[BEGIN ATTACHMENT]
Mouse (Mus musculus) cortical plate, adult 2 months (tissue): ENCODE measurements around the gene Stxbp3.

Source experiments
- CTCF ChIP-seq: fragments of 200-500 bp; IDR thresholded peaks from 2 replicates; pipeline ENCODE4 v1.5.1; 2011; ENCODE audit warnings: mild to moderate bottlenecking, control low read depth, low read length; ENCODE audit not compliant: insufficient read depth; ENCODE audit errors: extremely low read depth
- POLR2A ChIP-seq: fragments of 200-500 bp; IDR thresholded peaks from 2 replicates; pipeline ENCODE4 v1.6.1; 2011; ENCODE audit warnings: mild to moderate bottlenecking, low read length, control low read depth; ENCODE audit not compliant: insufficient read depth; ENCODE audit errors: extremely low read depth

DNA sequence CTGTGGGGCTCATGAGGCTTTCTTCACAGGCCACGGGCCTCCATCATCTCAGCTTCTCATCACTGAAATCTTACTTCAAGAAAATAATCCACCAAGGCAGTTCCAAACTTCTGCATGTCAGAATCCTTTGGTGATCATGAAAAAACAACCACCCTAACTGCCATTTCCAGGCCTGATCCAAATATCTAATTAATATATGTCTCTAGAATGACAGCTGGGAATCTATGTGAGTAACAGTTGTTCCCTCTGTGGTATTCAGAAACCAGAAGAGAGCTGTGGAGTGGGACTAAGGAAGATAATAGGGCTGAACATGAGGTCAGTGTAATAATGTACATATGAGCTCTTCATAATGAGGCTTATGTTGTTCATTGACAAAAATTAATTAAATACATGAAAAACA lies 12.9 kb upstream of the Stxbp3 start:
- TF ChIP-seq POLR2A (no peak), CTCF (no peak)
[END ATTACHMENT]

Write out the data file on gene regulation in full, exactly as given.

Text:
Mouse (Mus musculus) cortical plate, adult 2 months (tissue): ENCODE measurements around the gene Stxbp3.

Source experiments
- CTCF ChIP-seq: fragments of 200-500 bp; IDR thresholded peaks from 2 replicates; pipeline ENCODE4 v1.5.1; 2011; ENCODE audit warnings: mild to moderate bottlenecking, control low read depth, low read length; ENCODE audit not compliant: insufficient read depth; ENCODE audit errors: extremely low read depth
- POLR2A ChIP-seq: fragments of 200-500 bp; IDR thresholded peaks from 2 replicates; pipeline ENCODE4 v1.6.1; 2011; ENCODE audit warnings: mild to moderate bottlenecking, low read length, control low read depth; ENCODE audit not compliant: insufficient read depth; ENCODE audit errors: extremely low read depth

DNA sequence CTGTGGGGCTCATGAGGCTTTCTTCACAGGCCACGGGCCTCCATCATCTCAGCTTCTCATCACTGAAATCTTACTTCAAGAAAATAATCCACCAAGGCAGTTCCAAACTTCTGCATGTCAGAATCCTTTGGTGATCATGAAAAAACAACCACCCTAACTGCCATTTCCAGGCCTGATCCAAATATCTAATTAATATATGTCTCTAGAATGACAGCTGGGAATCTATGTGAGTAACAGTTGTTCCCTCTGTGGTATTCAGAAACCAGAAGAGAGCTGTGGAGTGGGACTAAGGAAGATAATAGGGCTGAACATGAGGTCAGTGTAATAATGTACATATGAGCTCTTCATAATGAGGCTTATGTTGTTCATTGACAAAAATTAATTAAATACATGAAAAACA lies 12.9 kb upstream of the Stxbp3 start:
- TF ChIP-seq POLR2A (no peak), CTCF (no peak)